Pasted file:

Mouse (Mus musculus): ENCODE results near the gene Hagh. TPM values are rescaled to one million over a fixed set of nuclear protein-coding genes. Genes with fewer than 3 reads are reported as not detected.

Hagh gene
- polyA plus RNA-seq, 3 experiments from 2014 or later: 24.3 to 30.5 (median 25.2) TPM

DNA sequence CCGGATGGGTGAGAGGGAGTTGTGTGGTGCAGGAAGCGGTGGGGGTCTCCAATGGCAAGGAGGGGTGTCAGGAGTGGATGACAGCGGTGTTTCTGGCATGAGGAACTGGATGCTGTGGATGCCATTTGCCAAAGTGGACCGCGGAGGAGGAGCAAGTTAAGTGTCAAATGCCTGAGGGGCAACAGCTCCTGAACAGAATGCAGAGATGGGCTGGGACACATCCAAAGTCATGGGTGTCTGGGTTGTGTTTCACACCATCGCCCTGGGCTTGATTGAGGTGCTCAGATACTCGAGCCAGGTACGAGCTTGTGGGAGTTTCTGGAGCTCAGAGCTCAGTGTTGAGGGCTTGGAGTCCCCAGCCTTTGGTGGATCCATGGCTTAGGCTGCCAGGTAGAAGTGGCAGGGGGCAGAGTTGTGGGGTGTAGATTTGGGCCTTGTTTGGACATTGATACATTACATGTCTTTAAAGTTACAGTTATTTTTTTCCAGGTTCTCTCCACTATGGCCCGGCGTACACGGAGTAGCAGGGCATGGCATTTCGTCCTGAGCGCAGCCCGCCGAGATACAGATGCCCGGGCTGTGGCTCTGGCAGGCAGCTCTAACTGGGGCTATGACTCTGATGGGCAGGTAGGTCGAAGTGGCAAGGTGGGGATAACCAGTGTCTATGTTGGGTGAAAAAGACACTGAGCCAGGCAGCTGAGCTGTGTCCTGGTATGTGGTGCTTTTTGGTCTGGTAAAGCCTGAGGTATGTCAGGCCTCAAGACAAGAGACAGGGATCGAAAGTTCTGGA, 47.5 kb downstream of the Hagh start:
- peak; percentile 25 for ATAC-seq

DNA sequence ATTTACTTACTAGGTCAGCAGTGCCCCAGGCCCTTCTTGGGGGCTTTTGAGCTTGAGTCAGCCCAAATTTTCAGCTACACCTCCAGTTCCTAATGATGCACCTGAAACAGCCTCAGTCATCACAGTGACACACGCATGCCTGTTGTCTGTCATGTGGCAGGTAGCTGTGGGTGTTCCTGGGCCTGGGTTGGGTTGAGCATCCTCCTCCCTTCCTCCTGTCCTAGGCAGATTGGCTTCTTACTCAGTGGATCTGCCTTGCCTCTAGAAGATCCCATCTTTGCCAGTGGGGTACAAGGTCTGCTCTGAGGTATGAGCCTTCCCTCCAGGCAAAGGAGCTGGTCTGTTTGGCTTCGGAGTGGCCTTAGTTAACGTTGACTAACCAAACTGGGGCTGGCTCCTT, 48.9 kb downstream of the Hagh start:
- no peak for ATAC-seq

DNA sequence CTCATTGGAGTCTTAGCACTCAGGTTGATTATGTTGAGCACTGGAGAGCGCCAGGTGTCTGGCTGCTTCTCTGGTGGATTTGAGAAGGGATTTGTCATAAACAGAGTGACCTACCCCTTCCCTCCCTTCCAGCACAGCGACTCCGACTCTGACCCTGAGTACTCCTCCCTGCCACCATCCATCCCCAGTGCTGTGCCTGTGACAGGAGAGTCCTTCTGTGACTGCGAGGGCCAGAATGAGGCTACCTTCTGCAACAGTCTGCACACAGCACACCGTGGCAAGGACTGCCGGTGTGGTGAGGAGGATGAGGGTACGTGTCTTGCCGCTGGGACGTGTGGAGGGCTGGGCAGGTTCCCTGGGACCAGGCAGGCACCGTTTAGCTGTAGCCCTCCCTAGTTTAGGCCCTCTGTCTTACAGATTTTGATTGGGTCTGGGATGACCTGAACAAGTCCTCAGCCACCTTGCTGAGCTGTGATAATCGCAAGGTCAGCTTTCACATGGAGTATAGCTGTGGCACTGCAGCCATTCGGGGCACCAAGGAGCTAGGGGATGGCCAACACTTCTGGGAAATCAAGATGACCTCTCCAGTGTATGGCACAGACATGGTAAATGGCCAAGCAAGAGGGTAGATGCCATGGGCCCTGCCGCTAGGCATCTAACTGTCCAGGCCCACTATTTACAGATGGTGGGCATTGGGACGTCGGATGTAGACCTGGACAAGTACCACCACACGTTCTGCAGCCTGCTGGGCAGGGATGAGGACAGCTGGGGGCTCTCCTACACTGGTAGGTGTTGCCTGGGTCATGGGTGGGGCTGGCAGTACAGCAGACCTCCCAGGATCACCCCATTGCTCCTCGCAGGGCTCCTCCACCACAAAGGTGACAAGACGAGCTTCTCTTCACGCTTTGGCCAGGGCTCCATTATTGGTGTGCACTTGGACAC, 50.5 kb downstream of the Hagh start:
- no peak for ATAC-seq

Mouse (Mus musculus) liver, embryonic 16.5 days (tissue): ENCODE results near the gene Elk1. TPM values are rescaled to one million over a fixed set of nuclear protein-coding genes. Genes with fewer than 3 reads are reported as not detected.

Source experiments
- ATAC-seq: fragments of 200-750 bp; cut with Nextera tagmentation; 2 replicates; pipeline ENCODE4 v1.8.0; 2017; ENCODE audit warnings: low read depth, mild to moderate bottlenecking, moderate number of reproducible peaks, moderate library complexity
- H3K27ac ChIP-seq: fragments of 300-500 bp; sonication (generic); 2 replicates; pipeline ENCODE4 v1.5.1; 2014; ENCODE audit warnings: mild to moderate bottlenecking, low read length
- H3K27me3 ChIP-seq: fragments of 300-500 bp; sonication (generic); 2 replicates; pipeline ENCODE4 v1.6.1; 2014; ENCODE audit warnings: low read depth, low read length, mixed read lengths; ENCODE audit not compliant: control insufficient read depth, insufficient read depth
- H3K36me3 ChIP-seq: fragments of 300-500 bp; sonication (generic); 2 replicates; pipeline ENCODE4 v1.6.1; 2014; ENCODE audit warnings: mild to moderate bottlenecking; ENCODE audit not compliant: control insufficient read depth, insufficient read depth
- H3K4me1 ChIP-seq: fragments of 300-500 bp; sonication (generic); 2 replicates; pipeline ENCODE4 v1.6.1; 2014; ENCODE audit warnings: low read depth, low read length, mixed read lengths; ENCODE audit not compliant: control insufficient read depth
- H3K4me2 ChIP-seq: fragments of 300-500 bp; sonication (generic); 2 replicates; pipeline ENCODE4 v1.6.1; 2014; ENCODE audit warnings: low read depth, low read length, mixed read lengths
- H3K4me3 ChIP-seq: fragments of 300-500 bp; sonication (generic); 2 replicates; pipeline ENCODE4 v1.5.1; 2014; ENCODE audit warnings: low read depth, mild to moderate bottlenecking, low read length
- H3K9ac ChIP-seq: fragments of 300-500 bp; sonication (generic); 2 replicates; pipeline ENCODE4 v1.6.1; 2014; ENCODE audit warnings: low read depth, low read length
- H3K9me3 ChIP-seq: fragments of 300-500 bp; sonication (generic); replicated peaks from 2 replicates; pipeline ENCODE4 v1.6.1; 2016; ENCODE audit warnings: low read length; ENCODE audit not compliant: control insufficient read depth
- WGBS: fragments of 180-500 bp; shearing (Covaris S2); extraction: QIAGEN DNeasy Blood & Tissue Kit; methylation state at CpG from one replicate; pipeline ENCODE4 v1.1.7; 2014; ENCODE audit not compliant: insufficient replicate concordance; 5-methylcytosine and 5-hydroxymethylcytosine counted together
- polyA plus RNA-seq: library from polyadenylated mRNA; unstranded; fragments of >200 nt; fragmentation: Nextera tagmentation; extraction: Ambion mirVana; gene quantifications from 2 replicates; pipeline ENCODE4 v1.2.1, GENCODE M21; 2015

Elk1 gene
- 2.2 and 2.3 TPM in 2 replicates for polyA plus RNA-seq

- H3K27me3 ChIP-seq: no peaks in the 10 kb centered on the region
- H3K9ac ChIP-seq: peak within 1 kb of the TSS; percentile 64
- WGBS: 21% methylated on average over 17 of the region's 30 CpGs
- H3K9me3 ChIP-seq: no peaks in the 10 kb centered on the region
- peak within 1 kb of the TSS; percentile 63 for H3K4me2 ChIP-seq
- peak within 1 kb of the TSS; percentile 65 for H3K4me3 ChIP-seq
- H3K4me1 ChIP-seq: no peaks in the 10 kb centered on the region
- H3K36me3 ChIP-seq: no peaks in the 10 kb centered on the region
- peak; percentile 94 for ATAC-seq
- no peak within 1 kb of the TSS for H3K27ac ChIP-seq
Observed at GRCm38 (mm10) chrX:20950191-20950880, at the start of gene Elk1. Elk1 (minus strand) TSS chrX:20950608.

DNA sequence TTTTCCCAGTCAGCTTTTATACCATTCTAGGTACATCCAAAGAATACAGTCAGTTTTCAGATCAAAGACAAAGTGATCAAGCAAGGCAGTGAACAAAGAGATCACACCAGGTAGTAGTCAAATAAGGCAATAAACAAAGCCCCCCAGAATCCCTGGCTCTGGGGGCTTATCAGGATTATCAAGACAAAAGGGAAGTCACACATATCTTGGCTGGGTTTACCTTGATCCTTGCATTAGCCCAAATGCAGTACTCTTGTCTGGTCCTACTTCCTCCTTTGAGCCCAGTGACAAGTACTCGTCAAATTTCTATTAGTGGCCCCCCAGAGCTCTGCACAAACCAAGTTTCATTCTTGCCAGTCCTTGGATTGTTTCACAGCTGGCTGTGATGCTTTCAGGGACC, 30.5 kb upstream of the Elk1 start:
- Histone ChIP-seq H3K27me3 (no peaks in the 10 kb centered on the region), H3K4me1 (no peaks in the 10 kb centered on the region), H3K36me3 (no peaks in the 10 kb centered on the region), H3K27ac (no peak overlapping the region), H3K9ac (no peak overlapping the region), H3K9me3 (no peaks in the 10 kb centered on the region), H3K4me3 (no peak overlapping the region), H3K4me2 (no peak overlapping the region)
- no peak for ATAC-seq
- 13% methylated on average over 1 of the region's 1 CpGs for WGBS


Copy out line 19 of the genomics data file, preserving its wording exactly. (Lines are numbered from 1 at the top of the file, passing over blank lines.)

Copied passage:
- H3K9ac ChIP-seq: fragments of 300-500 bp; sonication (generic); 2 replicates; pipeline ENCODE4 v1.6.1; 2014; ENCODE audit warnings: low read depth, low read length